This activity involves rounding four-digit numbers to the nearest thousand.
Find a route from the outside to the inside of this square, stepping on as many tiles as possible.
Are these statements relating to odd and even numbers always true, sometimes true or never true?
It starts quite simple but great opportunities for number discoveries and patterns!
Imagine we have four bags containing a large number of 1s, 4s, 7s and 10s. What numbers can we make?
It would be nice to have a strategy for disentangling any tangled ropes...
Many numbers can be expressed as the sum of two or more consecutive integers. For example, 15=7+8 and 10=1+2+3+4. Can you say which numbers can be expressed in this way?
Try entering different sets of numbers in the number pyramids. How does the total at the top change?
Imagine starting with one yellow cube and covering it all over with a single layer of red cubes, and then covering that cube with a layer of blue cubes. How many red and blue cubes would you need?
Here are two kinds of spirals for you to explore. What do you notice?
A country has decided to have just two different coins, 3z and 5z coins. Which totals can be made? Is there a largest total that cannot be made? How do you know?
Imagine you have a large supply of 3kg and 8kg weights. How many of each weight would you need for the average (mean) of the weights to be 6kg? What other averages could you have?
If you can copy a network without lifting your pen off the paper and without drawing any line twice, then it is traversable. Decide which of these diagrams are traversable.
How many moves does it take to swap over some red and blue frogs? Do you have a method?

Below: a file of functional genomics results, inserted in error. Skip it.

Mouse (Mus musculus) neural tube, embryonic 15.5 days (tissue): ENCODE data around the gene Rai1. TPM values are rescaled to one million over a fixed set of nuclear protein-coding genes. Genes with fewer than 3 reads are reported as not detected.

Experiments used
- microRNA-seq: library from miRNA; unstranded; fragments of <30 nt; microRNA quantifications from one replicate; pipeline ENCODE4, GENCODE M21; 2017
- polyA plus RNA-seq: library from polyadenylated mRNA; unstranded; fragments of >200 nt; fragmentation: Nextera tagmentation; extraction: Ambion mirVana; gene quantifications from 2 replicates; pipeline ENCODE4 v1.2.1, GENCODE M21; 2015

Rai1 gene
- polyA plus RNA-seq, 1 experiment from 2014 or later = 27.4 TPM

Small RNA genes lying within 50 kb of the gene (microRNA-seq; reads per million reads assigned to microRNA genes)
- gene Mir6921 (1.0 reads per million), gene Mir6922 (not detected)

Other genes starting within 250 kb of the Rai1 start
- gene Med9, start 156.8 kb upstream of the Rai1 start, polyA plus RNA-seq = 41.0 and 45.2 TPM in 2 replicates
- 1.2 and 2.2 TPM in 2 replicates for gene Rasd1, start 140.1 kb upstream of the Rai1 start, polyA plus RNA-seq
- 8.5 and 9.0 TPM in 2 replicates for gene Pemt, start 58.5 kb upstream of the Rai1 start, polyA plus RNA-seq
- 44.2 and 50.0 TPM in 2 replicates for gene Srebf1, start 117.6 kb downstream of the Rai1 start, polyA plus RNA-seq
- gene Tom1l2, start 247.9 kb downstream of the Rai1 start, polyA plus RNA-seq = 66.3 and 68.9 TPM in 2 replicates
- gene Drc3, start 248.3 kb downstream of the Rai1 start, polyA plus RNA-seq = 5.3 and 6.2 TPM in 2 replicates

What would be the smallest number of moves needed to move a Knight from a chess set from one corner to the opposite corner of a 99 by 99 square board?
A little bit of algebra explains this 'magic'. Ask a friend to pick 3 consecutive numbers and to tell you a multiple of 3. Then ask them to add the four numbers and multiply by 67, and to tell you. . . .
Pick the number of times a week that you eat chocolate. This number must be more than one but less than ten. Multiply this number by 2. Add 5 (for Sunday). Multiply by 50... Can you explain why it. . . .
Delight your friends with this cunning trick! Can you explain how it works?
Can you dissect an equilateral triangle into 6 smaller ones? What number of smaller equilateral triangles is it NOT possible to dissect a larger equilateral triangle into?
In how many ways can you arrange three dice side by side on a surface so that the sum of the numbers on each of the four faces (top, bottom, front and back) is equal?
A 2 by 3 rectangle contains 8 squares and a 3 by 4 rectangle contains 20 squares. What size rectangle(s) contain(s) exactly 100 squares? Can you find them all?
Take a look at the multiplication square. The first eleven triangle numbers have been identified. Can you see a pattern? Does the pattern continue?
Great Granddad is very proud of his telegram from the Queen congratulating him on his hundredth birthday and he has friends who are even older than he is... When was he born?
Can you explain how this card trick works?